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    Saturday, December 02, 2023

    Custom House program focuses on New London seamen of color

    New London — Historian Sandi Brewster-walker presented her research on seamen of color and their role in the city's rich whaling history during a Zoom event held Sunday afternoon by the New London Maritime Society and Custom House Maritime Museum and the Henry L. Ferguson Museum on Fishers Island.

    Her discussion covered the seamen of color who sailed from 1640 to 1880 with a focus on New London and the whalers who set out from the city from 1790 to 1860. An author and historian from Long Island, she has used genealogy as well as old newspaper stories and historical records to track the lives of people of color in the whaling industry. 

    “Sandi is unusual in her research because she combines the (ship) log research with really thorough genealogies and tracking the families down,” NLMS Executive Director Susan Tamulevich said during the event. “The information that she cross-references is really unmatched.” 

    Brewster-walker said seamen’s protection certificates, which she scrutinized, were a way beginning in 1796 for individual seamen to show they were U.S. citizens to avoid impressment by the British Royal Navy. But for men of color, the seaman a protection certificate was even more important, as it identified them as free.

    “Until slavery was abolished, seamen of color were always in danger of being enslaved at U.S. and international seaports,” Brewster-walker said. “The seamen’s protection certificates assisted in identifying them as free men of color while sailing the oceans of the world.” 

    These certificates gave a seaman’s age, birthplace, current residence, physical description, height, hair and eye color, distinguishing marks and their “complexion.”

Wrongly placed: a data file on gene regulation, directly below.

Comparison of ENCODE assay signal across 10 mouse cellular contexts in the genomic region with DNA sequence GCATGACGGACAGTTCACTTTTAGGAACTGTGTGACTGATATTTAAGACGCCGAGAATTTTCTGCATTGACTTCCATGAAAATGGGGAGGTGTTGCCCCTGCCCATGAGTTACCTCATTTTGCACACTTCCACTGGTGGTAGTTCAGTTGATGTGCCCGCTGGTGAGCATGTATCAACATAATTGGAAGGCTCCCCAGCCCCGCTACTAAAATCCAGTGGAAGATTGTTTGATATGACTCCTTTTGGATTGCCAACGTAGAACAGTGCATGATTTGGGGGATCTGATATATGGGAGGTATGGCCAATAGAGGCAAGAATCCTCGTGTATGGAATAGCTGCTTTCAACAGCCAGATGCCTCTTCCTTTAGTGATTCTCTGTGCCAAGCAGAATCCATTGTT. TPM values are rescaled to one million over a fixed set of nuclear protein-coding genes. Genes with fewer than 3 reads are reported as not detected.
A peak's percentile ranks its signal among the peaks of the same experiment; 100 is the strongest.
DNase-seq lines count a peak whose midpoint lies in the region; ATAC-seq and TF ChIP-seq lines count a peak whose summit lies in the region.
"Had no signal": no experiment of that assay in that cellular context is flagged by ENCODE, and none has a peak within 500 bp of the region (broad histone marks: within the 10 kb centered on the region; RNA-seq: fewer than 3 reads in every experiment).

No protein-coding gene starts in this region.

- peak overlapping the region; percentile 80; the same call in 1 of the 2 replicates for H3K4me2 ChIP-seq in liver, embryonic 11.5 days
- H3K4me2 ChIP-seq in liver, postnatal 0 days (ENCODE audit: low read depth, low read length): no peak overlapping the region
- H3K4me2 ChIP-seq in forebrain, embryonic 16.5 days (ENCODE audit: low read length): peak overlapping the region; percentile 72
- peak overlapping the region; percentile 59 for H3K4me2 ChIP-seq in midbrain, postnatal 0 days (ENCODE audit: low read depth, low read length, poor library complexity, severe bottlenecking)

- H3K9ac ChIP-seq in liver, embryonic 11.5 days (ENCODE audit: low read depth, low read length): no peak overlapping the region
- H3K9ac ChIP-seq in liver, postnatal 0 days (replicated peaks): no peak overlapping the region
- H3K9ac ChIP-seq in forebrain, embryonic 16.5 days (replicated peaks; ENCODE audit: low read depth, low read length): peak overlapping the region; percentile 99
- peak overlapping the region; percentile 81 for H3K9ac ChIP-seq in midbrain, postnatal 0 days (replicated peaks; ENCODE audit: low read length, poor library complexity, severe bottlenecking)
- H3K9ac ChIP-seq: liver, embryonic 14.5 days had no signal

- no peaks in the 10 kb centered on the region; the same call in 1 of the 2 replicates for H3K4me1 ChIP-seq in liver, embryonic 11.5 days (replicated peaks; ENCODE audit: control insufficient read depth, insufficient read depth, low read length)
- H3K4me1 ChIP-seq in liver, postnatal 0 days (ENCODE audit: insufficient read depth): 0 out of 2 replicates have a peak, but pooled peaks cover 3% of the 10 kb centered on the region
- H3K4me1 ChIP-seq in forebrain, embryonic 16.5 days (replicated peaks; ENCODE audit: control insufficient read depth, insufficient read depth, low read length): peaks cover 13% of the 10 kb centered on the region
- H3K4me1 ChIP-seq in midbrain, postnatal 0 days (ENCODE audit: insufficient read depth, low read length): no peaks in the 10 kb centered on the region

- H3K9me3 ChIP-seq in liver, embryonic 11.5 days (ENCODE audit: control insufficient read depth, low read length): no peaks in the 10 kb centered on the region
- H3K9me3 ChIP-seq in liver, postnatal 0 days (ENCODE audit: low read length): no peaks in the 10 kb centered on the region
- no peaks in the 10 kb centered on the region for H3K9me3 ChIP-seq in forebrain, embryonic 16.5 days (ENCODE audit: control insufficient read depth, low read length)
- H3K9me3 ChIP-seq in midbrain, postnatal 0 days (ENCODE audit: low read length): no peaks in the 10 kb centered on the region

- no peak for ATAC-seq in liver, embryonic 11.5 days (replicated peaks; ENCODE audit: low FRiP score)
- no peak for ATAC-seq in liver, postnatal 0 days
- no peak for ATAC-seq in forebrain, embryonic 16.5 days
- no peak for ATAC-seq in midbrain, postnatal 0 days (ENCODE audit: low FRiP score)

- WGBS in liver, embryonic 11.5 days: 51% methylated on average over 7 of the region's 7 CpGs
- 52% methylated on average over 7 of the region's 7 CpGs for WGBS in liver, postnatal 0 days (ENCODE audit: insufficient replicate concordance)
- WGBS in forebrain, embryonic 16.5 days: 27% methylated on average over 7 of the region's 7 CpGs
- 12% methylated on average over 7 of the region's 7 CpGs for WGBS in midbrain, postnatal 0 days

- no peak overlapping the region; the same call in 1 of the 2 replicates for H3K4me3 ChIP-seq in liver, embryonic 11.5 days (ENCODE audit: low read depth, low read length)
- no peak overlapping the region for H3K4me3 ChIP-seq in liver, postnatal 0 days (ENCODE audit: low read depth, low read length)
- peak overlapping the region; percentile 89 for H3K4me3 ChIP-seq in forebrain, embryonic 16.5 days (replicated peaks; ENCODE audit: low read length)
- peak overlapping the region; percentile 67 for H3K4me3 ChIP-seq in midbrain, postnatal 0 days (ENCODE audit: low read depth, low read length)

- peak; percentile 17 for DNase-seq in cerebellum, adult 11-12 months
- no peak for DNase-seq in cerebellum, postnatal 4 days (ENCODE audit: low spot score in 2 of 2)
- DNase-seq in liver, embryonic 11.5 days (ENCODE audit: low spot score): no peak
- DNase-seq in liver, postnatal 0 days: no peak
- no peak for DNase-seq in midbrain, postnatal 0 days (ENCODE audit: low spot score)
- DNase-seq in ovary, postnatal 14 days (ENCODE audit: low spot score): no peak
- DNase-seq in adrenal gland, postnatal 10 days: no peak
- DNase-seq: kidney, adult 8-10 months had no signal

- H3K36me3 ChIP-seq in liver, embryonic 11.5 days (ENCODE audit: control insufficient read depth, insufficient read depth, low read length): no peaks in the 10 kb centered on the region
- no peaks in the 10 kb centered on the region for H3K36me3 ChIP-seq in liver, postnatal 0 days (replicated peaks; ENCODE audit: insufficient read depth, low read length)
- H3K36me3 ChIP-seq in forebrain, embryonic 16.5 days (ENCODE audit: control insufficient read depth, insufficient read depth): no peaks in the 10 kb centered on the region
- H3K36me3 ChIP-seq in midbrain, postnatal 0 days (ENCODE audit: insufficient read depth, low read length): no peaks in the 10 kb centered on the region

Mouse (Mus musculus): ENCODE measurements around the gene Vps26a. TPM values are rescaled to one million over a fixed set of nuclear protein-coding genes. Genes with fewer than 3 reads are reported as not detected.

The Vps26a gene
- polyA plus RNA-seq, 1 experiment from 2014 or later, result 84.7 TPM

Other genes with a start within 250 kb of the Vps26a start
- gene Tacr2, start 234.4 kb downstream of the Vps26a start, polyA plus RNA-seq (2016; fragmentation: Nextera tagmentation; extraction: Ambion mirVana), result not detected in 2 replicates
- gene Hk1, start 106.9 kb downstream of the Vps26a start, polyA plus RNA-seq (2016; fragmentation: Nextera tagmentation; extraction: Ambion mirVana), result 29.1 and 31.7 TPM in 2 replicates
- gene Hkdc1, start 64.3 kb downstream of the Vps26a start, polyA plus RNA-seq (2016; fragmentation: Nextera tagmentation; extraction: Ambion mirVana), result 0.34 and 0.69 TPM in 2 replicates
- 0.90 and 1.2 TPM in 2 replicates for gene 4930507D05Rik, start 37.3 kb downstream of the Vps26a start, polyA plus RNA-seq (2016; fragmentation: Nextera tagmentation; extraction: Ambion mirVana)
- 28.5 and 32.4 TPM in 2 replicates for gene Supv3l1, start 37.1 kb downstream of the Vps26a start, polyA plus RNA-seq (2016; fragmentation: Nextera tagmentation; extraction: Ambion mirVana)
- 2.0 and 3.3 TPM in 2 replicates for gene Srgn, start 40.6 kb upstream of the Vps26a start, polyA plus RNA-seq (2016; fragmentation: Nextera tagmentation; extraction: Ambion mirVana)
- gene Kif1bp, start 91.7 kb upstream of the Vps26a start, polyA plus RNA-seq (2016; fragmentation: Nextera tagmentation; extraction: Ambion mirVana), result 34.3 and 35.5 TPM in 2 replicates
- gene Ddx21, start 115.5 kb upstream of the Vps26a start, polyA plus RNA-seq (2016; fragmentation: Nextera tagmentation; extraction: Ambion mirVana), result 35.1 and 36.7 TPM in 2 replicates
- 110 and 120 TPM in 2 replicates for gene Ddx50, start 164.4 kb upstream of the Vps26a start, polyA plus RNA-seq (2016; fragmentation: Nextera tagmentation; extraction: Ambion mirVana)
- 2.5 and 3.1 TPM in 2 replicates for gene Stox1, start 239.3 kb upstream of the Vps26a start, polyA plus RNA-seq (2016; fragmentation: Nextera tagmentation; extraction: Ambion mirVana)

“In most cases the seaman’s complexion was not his race,” Brewster-walker said. “They’d call people ‘yellow,’ ‘light brown,’ ‘dark brown,’ ‘black,’ ‘mulatto,’ ‘Indian,’ — so I had to keep checking. Every time a seaman went out they filled out a new protection certificate.” 

    Brewster-walker traced a sailor a few years back who was listed as “dark.” She later found out he was Italian.

    Her research has yielded 944 men of color who sailed out of New London in the 19th and late 18th centuries. On one level, some free men of color could make a living whaling. On another, though, some would “owe their souls to the company,” Brewster-walker said.

    Despite their more transient jobs, seamen of color during the period often lived in New London.

    “A number of them settled in New London,” she said. “They were all young men — 90% of them were young — and they probably met somebody in New London and got married.”

    Brewster-walker provided specific examples of seamen of color in New London, such as John Bents, who was born in New York and listed as “mulatto” on his protection certificate. While living in New London, he sailed out of the city on the 338-ton ship Flora in 1829. The ship’s master was Lyman Allyn, and it was built in Mystic in 1811. Two other men of color — Russel R. Hewlitt of Stonington and Austar Freeman of New London — were also a part of the crew.

    Brewster-walker told the story of Henry Payne of Long Island, who sailed on a ship called the Tuscarora. In 1860 the U.S. Census listed him as an Indian fisherman. Around this time, Payne set out on whaling voyages. These voyages usually lasted two or three years. Ships would round Cape Horn or the Cape of Good Hope and visit the Sandwich Islands. 

    “While in the islands, they did ship repairs, and sometime shipped their cargo home,” Brewster-walker noted. “The date Henry stopped sailing as a wheelman on the world’s oceans is unknown.” 

    Brothers Lewis and Jacob Carll, who were seamen of color, sailed on the Nathaniel P. Tallmadge out of New London in 1851. When they returned home in 1855, they brought with them 1,435 barrels of whale oil and 24,950 pounds of baleen.

    Brewster-walker said thousands of seamen of color became captains, worked on commercial ships, transported passengers and prisoners and removed the blubber of the whales during the period. Many seamen of color were from New York and New England and sailed from as far north as Maine.

    “I’m interested not only in the stories about the ships they went out on but the individual story, what they did before, what they did after, their experience as whale men,” she said. “There’s so many stories to tell.”


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